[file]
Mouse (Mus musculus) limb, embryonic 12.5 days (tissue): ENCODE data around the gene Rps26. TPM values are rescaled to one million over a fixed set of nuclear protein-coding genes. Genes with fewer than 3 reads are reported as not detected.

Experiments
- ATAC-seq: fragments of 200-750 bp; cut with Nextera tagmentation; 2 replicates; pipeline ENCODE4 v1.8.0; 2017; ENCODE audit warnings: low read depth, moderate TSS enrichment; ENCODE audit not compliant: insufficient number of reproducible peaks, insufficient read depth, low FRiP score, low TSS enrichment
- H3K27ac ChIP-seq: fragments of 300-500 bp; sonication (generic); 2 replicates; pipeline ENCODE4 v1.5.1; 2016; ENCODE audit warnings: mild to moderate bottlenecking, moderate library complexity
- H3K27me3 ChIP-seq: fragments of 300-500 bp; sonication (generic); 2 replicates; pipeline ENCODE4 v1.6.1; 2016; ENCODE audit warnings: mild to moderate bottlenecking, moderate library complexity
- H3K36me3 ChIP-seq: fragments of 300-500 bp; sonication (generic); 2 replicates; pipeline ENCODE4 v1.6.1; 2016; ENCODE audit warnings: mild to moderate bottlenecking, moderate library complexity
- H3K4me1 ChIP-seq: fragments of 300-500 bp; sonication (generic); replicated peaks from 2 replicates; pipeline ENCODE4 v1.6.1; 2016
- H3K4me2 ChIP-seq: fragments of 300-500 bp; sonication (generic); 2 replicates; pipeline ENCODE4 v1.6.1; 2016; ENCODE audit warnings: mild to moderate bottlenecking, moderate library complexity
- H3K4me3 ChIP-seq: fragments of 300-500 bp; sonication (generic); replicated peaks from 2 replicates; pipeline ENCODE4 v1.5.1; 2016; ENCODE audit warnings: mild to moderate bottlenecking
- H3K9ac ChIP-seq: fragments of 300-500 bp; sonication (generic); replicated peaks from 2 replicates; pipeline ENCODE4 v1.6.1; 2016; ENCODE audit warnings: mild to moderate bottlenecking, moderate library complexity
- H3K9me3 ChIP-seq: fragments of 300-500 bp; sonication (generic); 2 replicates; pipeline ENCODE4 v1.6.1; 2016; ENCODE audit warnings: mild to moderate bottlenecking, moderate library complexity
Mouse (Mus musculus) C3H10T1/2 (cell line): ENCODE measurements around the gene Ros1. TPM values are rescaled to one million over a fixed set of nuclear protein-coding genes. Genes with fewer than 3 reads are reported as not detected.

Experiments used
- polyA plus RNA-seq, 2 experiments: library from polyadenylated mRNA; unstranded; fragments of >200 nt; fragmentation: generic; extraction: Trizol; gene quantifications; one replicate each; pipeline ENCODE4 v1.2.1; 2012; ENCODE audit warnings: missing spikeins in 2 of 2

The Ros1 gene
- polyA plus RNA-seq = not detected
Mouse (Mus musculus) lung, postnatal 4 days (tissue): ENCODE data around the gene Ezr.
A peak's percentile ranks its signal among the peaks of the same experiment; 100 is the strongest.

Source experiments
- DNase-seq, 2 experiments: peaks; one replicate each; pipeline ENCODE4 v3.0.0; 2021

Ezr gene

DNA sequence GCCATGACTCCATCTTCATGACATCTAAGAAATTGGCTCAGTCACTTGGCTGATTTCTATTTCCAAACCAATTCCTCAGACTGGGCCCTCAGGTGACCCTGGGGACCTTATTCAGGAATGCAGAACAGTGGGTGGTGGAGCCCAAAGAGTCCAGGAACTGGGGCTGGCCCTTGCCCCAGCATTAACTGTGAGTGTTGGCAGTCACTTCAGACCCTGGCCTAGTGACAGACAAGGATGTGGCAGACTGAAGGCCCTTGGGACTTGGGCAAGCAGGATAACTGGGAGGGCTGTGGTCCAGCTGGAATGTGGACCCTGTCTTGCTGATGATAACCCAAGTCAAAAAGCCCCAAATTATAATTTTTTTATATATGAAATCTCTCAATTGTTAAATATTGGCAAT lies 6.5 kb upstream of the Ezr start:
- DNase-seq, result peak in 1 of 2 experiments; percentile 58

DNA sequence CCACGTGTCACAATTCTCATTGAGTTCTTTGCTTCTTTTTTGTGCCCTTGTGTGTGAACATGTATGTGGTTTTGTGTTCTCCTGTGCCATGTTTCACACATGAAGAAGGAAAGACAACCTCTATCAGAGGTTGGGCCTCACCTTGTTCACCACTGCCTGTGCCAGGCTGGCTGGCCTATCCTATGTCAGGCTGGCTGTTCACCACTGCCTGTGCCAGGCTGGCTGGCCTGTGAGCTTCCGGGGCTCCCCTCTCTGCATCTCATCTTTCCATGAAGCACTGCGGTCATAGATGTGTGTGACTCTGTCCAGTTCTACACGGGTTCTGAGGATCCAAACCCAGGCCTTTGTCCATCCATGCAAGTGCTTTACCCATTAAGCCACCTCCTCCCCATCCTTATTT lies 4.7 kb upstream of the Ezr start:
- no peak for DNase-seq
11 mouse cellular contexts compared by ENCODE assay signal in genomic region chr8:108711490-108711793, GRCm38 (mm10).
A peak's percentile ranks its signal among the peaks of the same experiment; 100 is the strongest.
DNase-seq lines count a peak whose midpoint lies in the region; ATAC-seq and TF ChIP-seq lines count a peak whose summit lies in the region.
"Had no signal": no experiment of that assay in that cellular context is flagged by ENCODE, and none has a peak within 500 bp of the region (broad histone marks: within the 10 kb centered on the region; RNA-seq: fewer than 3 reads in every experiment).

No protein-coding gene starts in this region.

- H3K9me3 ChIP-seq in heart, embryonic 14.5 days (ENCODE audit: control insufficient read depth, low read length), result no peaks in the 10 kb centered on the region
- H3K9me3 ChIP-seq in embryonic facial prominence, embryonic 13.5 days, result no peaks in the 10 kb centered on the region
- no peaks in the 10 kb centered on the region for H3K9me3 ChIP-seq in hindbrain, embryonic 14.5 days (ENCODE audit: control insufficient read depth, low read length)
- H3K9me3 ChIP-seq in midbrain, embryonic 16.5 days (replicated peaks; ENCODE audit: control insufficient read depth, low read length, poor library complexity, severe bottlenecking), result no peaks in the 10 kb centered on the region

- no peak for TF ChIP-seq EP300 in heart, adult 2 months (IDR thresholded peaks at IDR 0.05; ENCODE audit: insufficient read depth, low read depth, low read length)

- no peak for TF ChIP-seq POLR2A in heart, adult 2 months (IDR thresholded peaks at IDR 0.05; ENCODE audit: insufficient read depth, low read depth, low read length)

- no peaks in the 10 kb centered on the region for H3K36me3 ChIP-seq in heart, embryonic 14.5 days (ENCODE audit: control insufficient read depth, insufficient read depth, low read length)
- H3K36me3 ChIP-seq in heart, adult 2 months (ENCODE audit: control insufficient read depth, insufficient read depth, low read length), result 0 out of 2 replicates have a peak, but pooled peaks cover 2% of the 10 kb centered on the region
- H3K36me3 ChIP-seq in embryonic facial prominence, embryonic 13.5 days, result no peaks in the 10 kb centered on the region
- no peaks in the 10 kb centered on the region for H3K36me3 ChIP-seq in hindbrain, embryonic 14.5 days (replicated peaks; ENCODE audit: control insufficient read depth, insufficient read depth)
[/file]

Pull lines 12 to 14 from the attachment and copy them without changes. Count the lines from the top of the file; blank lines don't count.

Mouse (Mus musculus) C3H10T1/2 (cell line): ENCODE measurements around the gene Ros1. TPM values are rescaled to one million over a fixed set of nuclear protein-coding genes. Genes with fewer than 3 reads are reported as not detected.

Experiments used
- polyA plus RNA-seq, 2 experiments: library from polyadenylated mRNA; unstranded; fragments of >200 nt; fragmentation: generic; extraction: Trizol; gene quantifications; one replicate each; pipeline ENCODE4 v1.2.1; 2012; ENCODE audit warnings: missing spikeins in 2 of 2